The only time Legolas blinks is when he realizes he has been wounded. This is in keeping with the character, as the only time Legolas blinks in the Lord of the Rings trilogy is when he is strongly surprised.
During filming, Ian McKellen had to spend hours in a box with nothing but a microphone and pictures of the dwarves for company (the footage would be edited in to make him look taller than the dwarves), and was so upset by this that he exclaimed "This is not why I became an actor!" The microphone was still on and everyone on set heard him as a result.
Martin Freeman and the Elvish actors all play characters who cannot grow facial hair. The actors, however, not only grew facial hair, but had a complete five o'clock shadow by the end of a day's filming, even if they were clean-shaved at the beginning of the day. This shadow appears blue on film. Rather than shave repeatedly during the day, the actors had orange make-up applied, which canceled out the blue shadow.
It took one processor-week to render a scale from Smaug's body. In other words, if a single computer processor were used, each scale would have taken a week to render. Fortunately, Weta Digital used a large server farm of multi-processor machines for its effects rendering.
Aside from providing the voice of Smaug, Benedict Cumberbatch also supplied motion-capture performance to portray the dragon. However, since Smaug's body is impossible to motion-capture fully, only Cumberbatch's face, upper body and arms were captured and the rest of the body was completed in keyframe animation.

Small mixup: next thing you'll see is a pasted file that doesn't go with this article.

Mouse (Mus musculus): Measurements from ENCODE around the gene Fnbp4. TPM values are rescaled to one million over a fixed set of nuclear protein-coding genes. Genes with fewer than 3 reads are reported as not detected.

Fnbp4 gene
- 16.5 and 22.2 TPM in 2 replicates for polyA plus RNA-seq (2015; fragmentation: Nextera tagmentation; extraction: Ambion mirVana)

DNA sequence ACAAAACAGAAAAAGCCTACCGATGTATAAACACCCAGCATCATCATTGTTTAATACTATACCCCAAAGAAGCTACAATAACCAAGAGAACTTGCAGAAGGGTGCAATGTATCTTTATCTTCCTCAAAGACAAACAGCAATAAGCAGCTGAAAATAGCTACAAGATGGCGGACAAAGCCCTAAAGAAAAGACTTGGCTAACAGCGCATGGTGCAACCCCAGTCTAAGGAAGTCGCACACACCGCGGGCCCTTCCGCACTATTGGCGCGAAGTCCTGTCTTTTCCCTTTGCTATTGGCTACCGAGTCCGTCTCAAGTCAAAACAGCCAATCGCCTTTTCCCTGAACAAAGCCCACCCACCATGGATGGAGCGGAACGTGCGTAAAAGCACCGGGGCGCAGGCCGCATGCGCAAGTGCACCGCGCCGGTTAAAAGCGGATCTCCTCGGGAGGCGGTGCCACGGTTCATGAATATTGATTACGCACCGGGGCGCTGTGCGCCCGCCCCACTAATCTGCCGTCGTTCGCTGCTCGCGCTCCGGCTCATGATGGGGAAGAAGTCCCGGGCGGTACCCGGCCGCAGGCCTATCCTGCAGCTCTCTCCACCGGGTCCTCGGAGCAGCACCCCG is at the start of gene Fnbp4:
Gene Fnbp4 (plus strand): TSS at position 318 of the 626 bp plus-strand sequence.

Benedict Cumberbatch studied iguanas and Komodo dragons at the London Zoo's Reptilian House to prepare for the voice of Smaug, aiming for a tone that would "bridge between animal and human, a deep and rasping guttural dryness to the voice."
After the barrel riding sequence, as the Orcs continue to search for the Dwarves, one of them dips his finger into a pool of blood on the ground and tastes it, spitting in disgust and says "Dwarf blood!". This mimics a scene from The Lord of the Rings: The Two Towers (2002) where Gimli dips his finger in a similar fashion into some blood left on some leaves and tastes it, only to spit out in disgust and say "Orc blood!"
Bilbo steals the keys to the prison from an Elf addressed as Elros. Elros is also the name of Elrond's brother. The two brothers had both human and Elvish ancestry on both their mother's and father's side, and as such were perfectly half-Elf and half-Man. While Elrond chose to be an immortal Elf, Elros chose to become a mortal man. He thus became the progenitor of the Numenorian race, and an ancestor of Aragorn.